A good case could be: getting an effective integration & deployment process in place; Or implementing a known to work testing strategy. Most often I've seen the opposite. Consultants are brought in as pure resources. Peers to the employees. To be clear. That is OK. You might need to scale temporarily or there might not be any candidates to hire. Again, it's OK. But It's not OK to burn money by having them to learn everything and come up with a "barely" working solution when you can spend money on one specialist that both solves the problem and-also educates the team members.

What about innovation, freedom and fun?

Being a developer means you have a creative work and it's of course important to leave room for innovation, freedom and having fun. Absolutely! But if you start producing irrelevant artifacts just because it's fun, you are starting to get close to be burning money. I could be very boring and say something like: "the things that is not core domain and doesn't have an high impact on your competitive advantage, is not something you should spend money on.". But instead lets identify it like this:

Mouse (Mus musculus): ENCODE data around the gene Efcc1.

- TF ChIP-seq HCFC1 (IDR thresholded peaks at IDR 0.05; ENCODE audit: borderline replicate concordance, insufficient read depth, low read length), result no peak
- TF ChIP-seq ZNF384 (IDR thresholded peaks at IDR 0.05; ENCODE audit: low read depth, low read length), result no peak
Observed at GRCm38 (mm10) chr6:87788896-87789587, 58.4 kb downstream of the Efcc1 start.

The artifacts that aren't about the business, but instead things that we as developers find fun and interesting. Like building frameworks, tools and infrastructure and cool things for other developers. Those are good candidates for being irrelevant artifacts.

Many times, there's already an of the shelve solution for a particular problem. A product being built by other developers who are dedicated to be building the exact same thing you are trying to build. The difference is that they are supposed to do it. Are dedicated to be doing exactly that. It's their business and core domain. You on the other hand, is supposed to be contributing to providing the customer competitive advantage against their competitors. Well, are you?